Few investors feel confident about the chances for a quick economic recovery, but pessimism runs particularly deep for owners of small businesses, a sector unable to perform its historic role of leading the nation out of recession by driving innovation and creating jobs.
A minority of affluent investors surveyed in June believe the job market will improve within the year, but business owners express the deepest skepticism about the nation’s employment outlook. About 23 percent of the more than 1,300 survey participants said they were confident the job market will improve in the next six months to one year. Small business owners held an even more negative outlook with just over 16 percent agreeing that the job market would improve by next summer. In fact, 60 percent of business owners disagreed or strongly disagreed with the statement.
The economic slowdown has also imposed more austerity measures on small business owners, who are more likely than other occupations to save more and spend less in the post-recession era. Our research shows that 58 percent of small business owners will reduce spending as a result of the current economy, as opposed to 53 percent of participants as a whole. Business owners also show the strongest tendency to save – 58 percent versus 48 percent for investors as a whole. Taxes are also more likely to concern business owners (73 percent) than investors as a whole (57 percent).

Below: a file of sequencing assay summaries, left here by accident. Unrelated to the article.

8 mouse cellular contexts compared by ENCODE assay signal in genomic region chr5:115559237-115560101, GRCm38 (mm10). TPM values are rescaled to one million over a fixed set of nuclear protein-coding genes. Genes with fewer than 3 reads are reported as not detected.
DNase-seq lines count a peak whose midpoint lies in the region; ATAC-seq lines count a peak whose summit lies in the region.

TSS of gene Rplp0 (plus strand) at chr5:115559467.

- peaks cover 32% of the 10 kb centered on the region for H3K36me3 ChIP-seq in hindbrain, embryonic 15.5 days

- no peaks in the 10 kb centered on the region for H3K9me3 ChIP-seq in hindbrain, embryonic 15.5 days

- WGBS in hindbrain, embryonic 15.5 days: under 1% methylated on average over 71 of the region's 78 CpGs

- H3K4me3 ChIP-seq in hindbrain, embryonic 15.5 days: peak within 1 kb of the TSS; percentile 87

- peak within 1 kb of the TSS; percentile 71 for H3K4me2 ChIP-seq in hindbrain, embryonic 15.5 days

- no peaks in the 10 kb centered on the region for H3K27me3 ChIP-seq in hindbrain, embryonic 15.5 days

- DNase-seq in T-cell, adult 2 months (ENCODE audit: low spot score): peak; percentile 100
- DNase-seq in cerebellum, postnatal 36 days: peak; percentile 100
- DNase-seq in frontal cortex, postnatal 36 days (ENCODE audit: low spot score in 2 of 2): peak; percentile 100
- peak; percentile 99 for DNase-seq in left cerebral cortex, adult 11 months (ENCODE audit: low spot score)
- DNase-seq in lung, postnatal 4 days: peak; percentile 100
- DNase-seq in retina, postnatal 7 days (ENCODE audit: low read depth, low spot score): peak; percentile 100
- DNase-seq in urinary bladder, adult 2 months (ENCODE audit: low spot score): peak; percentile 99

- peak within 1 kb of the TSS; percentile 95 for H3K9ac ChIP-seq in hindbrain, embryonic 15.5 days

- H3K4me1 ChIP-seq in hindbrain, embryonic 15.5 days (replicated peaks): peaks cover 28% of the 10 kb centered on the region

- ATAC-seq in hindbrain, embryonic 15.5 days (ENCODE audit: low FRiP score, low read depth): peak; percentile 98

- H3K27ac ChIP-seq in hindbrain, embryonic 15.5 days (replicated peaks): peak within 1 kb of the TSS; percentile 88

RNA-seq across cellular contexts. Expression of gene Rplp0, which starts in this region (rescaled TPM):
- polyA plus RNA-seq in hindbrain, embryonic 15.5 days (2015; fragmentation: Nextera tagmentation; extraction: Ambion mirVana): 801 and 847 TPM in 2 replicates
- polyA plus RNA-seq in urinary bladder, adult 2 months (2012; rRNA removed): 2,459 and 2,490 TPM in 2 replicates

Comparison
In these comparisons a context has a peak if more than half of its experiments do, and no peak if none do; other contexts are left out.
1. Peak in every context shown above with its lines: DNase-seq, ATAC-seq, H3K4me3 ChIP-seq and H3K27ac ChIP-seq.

Business owners also expressed declining confidence in an index compiled by the National Federation of Independent Business. The most recent Index of Small Business Optimism reported a third consecutive monthly drop when it fell 0.3 points to 90.9 – a recession-level reading in May. One in four owners identifies weak sales as their top business problem and says spending is weak, especially in the services sector, which is dominated by small businesses.
“It is simple: when sales pick up, owners will have a reason to hire more workers to take care of customers, to produce more output and will have a reason to invest in new equipment and expansion,” said the NFIB in a prepared statement.
Index results also point to weak job creation and business expansion with a 1 percent drop in business owners planning to create new jobs and 5 percent fewer businesses owners who view the present as a good time to expand.
“The May survey indicated that there was very little job creation on Main Street in May and that they unemployment rate would rise, and, unfortunately, this turned out to be the case,” said NFIB.